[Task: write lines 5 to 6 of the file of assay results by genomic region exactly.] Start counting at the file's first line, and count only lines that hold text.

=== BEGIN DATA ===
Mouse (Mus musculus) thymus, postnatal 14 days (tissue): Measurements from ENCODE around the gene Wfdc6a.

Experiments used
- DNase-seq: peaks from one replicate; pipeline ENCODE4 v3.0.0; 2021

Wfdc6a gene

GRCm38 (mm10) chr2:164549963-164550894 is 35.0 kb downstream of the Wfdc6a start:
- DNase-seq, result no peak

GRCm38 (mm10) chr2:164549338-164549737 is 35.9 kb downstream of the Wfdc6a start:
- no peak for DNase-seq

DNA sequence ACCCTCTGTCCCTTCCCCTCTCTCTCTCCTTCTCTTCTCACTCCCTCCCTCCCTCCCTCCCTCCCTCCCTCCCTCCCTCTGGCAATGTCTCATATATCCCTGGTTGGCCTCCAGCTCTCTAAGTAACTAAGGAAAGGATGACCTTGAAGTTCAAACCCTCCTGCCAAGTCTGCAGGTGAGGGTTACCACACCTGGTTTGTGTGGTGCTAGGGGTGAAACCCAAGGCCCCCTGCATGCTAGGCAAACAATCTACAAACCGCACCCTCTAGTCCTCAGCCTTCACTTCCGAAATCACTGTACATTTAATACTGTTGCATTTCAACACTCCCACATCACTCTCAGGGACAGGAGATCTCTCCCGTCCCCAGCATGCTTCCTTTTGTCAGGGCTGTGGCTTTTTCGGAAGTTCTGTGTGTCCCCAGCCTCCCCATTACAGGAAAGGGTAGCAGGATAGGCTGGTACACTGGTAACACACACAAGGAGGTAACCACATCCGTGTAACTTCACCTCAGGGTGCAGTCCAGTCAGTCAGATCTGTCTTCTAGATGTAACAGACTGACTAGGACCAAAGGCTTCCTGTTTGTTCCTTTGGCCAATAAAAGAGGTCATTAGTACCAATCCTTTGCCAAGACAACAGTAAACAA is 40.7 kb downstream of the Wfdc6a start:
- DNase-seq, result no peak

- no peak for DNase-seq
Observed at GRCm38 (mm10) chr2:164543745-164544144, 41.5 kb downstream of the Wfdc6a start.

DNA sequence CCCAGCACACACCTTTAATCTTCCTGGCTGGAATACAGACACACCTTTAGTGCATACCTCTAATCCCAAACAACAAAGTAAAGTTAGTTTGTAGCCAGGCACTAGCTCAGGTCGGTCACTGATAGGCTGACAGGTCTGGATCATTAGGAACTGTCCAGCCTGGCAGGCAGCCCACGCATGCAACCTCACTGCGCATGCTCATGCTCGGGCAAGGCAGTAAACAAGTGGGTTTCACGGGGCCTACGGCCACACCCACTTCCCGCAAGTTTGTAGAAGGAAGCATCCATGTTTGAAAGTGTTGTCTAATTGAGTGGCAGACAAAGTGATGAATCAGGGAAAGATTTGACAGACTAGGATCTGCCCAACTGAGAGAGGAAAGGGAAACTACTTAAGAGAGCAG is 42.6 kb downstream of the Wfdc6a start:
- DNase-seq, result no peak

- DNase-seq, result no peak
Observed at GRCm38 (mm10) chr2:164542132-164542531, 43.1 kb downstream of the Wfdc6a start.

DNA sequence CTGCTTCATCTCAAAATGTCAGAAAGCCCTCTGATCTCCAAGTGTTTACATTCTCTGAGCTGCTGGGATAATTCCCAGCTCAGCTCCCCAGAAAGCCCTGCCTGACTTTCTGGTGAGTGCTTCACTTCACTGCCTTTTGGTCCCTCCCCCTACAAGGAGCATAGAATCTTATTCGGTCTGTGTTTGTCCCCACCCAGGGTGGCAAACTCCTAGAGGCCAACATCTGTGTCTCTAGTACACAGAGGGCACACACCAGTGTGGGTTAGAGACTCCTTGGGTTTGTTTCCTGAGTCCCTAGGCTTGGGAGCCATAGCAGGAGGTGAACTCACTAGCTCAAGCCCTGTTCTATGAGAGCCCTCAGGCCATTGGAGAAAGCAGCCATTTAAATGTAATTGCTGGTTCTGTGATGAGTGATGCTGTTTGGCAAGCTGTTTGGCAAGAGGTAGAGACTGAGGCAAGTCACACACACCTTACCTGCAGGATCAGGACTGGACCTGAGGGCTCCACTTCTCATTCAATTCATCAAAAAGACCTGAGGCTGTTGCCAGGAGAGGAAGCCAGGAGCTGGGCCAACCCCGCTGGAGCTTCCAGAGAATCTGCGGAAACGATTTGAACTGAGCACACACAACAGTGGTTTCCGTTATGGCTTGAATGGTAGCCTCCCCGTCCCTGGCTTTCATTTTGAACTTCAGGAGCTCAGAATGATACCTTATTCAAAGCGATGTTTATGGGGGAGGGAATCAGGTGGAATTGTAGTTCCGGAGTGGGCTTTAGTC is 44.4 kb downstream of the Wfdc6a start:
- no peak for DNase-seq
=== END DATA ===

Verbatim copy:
GRCm38 (mm10) chr2:164549963-164550894 is 35.0 kb downstream of the Wfdc6a start:
- DNase-seq, result no peak